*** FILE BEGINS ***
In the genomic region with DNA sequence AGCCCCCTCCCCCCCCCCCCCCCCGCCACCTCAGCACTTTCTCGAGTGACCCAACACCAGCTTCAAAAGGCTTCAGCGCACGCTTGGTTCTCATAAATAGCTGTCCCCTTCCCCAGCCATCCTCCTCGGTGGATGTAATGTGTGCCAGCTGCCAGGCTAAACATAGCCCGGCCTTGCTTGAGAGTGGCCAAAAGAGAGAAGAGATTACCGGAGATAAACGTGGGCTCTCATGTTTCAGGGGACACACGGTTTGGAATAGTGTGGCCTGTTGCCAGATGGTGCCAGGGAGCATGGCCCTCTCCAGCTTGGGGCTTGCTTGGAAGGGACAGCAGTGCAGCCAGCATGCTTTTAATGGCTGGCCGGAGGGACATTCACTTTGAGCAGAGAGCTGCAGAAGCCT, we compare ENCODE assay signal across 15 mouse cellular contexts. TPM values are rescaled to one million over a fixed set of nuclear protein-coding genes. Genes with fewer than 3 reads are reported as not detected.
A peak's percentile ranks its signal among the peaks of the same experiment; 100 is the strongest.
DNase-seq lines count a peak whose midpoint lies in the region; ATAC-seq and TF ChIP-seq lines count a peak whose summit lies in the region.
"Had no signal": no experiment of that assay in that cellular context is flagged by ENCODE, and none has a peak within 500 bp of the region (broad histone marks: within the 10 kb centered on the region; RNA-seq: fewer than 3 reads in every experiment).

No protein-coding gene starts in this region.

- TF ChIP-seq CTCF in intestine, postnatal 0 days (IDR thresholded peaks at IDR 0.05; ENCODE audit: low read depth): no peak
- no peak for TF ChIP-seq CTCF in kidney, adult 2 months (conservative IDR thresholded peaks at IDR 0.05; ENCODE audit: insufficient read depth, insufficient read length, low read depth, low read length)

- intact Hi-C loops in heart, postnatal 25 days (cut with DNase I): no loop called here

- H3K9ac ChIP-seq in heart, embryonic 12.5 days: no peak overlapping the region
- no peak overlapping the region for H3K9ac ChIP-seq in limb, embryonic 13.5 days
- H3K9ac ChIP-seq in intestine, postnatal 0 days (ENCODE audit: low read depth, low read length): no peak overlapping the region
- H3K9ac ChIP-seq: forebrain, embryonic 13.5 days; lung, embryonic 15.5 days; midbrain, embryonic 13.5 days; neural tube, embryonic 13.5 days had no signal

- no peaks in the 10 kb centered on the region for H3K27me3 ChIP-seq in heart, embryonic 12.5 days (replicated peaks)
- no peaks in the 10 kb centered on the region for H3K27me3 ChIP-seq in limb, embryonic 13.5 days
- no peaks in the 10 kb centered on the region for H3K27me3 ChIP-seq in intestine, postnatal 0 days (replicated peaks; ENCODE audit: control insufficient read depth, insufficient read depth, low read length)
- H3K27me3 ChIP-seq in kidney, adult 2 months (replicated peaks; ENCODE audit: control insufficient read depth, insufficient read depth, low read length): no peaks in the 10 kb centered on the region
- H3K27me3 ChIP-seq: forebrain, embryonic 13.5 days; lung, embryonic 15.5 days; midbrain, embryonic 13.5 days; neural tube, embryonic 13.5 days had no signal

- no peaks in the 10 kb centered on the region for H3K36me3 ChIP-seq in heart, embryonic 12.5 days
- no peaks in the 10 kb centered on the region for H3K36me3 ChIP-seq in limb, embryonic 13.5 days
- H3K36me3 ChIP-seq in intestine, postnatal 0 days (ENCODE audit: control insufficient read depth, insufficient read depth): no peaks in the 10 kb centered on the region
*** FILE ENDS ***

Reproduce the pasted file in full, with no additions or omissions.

In the genomic region with DNA sequence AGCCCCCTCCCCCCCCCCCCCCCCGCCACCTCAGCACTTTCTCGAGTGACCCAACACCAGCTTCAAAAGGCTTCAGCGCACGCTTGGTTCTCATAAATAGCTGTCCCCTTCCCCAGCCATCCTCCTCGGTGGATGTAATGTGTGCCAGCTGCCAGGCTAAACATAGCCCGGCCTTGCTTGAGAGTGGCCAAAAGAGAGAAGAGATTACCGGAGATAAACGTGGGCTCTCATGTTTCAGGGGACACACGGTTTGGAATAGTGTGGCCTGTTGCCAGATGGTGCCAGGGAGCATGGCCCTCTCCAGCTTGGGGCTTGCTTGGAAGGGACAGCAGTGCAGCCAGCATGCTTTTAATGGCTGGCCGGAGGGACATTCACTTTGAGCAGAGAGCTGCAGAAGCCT, we compare ENCODE assay signal across 15 mouse cellular contexts. TPM values are rescaled to one million over a fixed set of nuclear protein-coding genes. Genes with fewer than 3 reads are reported as not detected.
A peak's percentile ranks its signal among the peaks of the same experiment; 100 is the strongest.
DNase-seq lines count a peak whose midpoint lies in the region; ATAC-seq and TF ChIP-seq lines count a peak whose summit lies in the region.
"Had no signal": no experiment of that assay in that cellular context is flagged by ENCODE, and none has a peak within 500 bp of the region (broad histone marks: within the 10 kb centered on the region; RNA-seq: fewer than 3 reads in every experiment).

No protein-coding gene starts in this region.

- TF ChIP-seq CTCF in intestine, postnatal 0 days (IDR thresholded peaks at IDR 0.05; ENCODE audit: low read depth): no peak
- no peak for TF ChIP-seq CTCF in kidney, adult 2 months (conservative IDR thresholded peaks at IDR 0.05; ENCODE audit: insufficient read depth, insufficient read length, low read depth, low read length)

- intact Hi-C loops in heart, postnatal 25 days (cut with DNase I): no loop called here

- H3K9ac ChIP-seq in heart, embryonic 12.5 days: no peak overlapping the region
- no peak overlapping the region for H3K9ac ChIP-seq in limb, embryonic 13.5 days
- H3K9ac ChIP-seq in intestine, postnatal 0 days (ENCODE audit: low read depth, low read length): no peak overlapping the region
- H3K9ac ChIP-seq: forebrain, embryonic 13.5 days; lung, embryonic 15.5 days; midbrain, embryonic 13.5 days; neural tube, embryonic 13.5 days had no signal

- no peaks in the 10 kb centered on the region for H3K27me3 ChIP-seq in heart, embryonic 12.5 days (replicated peaks)
- no peaks in the 10 kb centered on the region for H3K27me3 ChIP-seq in limb, embryonic 13.5 days
- no peaks in the 10 kb centered on the region for H3K27me3 ChIP-seq in intestine, postnatal 0 days (replicated peaks; ENCODE audit: control insufficient read depth, insufficient read depth, low read length)
- H3K27me3 ChIP-seq in kidney, adult 2 months (replicated peaks; ENCODE audit: control insufficient read depth, insufficient read depth, low read length): no peaks in the 10 kb centered on the region
- H3K27me3 ChIP-seq: forebrain, embryonic 13.5 days; lung, embryonic 15.5 days; midbrain, embryonic 13.5 days; neural tube, embryonic 13.5 days had no signal

- no peaks in the 10 kb centered on the region for H3K36me3 ChIP-seq in heart, embryonic 12.5 days
- no peaks in the 10 kb centered on the region for H3K36me3 ChIP-seq in limb, embryonic 13.5 days
- H3K36me3 ChIP-seq in intestine, postnatal 0 days (ENCODE audit: control insufficient read depth, insufficient read depth): no peaks in the 10 kb centered on the region